A decade ago, Paula H. Hogan had one of those incredible a-ha moments—and her financial advisory practice has never been the same. This was no fleeting “I coulda had a V8!” epiphany. It was profound, with deep implications for the advisor’s business—perhaps even for the entire financial services industry.
That insight hit when the FA, founder and managing member of the Milwaukee-based firm bearing her name, read a couple of eye-opening Financial Analysts Journal articles written by economists: one story by Zvi Bodie, the other by Robert Merton. Both were about life-cycle investing, a school of thought that seeks to optimize income and spending, matching investment risk to goals.
Immediately, Hogan realized that application of this investing philosophy would be the best way to help her clients to safely achieve their goals.
“I thought, ‘This makes sense! It’s not what the industry is doing, but it’s what we should be doing!” says the scholarly Hogan, a Princeton grad with a master’s degree from Harvard.
The advisor indeed wasted no time in transitioning her then-11-year practice to focus on life-cycle investing. And, in an innovative move, she went a step further to meticulously pair the economic theory with the client-centric life-planning method, which integrates personal values with the management of human and financial capital.
Repeatedly named one of the country’s top advisors by a variety of publications, Hogan, 59, sees the marriage of these two disciplines as the clear direction in which financial planning is headed.
“Pulling the two threads together—life-cycle and life planning—is the future of financial planning,” says the advisor, who won a distinguished service award from the National Association of Personal Finance Advisors in 2002 and is a frequent speaker and author.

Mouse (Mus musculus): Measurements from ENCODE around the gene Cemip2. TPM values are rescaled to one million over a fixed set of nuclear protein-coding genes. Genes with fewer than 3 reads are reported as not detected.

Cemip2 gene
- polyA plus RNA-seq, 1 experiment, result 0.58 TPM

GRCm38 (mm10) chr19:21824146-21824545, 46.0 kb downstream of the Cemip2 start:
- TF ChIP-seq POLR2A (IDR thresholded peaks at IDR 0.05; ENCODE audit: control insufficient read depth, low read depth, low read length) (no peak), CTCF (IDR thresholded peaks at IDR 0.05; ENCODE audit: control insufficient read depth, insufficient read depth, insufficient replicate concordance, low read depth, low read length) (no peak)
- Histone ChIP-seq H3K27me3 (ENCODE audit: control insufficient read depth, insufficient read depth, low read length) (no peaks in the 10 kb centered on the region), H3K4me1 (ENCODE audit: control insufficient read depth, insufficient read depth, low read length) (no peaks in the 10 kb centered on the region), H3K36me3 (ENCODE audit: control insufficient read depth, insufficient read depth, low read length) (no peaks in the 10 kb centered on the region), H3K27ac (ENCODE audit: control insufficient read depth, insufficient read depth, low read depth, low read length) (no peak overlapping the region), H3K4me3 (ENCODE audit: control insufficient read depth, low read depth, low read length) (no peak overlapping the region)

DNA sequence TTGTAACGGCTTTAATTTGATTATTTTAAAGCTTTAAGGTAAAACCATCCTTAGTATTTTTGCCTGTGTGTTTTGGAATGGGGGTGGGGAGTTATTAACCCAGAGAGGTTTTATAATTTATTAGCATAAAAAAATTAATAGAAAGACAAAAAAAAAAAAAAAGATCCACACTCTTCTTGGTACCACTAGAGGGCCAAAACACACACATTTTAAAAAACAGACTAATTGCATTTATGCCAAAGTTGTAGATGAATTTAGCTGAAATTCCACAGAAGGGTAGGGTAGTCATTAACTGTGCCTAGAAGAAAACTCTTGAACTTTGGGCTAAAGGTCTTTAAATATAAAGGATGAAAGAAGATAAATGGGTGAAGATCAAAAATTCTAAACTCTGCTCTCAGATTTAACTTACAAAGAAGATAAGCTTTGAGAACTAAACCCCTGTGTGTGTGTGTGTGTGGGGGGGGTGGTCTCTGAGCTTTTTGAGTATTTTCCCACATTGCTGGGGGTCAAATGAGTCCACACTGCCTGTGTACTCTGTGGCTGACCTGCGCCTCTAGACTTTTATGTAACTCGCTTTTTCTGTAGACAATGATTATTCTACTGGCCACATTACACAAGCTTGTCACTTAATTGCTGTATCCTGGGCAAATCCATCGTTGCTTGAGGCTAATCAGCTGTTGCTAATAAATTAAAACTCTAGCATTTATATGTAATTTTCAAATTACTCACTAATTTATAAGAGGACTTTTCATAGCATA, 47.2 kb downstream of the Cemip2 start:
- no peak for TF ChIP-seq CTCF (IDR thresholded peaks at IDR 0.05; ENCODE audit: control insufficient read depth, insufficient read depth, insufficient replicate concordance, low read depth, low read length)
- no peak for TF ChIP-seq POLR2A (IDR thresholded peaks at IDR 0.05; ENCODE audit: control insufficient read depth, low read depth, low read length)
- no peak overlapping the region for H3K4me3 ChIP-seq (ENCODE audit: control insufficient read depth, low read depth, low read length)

Hogan’s approach is certainly not the mainstream advisory model now, but she firmly believes it is on the way to becoming standard.
“We’re evolving from product as an advisor’s focus to having a coherent economic theory that makes sense when we sit down and talk to a person about their money. That is what we should be doing,” she says.
Hogan’s idea of combining life planning with life-cycle brings the investment theory into the real world: that is, the advisor working with actual clients.
Most importantly, life planning—drawing mainly from positive psychology, which encourages people to have more fulfilling lives—prompts clients to articulate what they care most about, along with the needs and wants they deem critical as they move into retirement. It is information that is required to effectively implement life-cycle investing: before specific goals can be set, clients’ values need to be clarified.
It’s a rare advisor who is taking a life-cycle point of view. And by integrating life-cycle with life planning, Hogan is way ahead of the curve. This spring, a July 2012 paper she co-authored with advisor Rick Miller, “Explaining Risk to Clients,” is expected to be released as part of a book of symposium proceedings from theWhartonSchool’s Pension Research Council.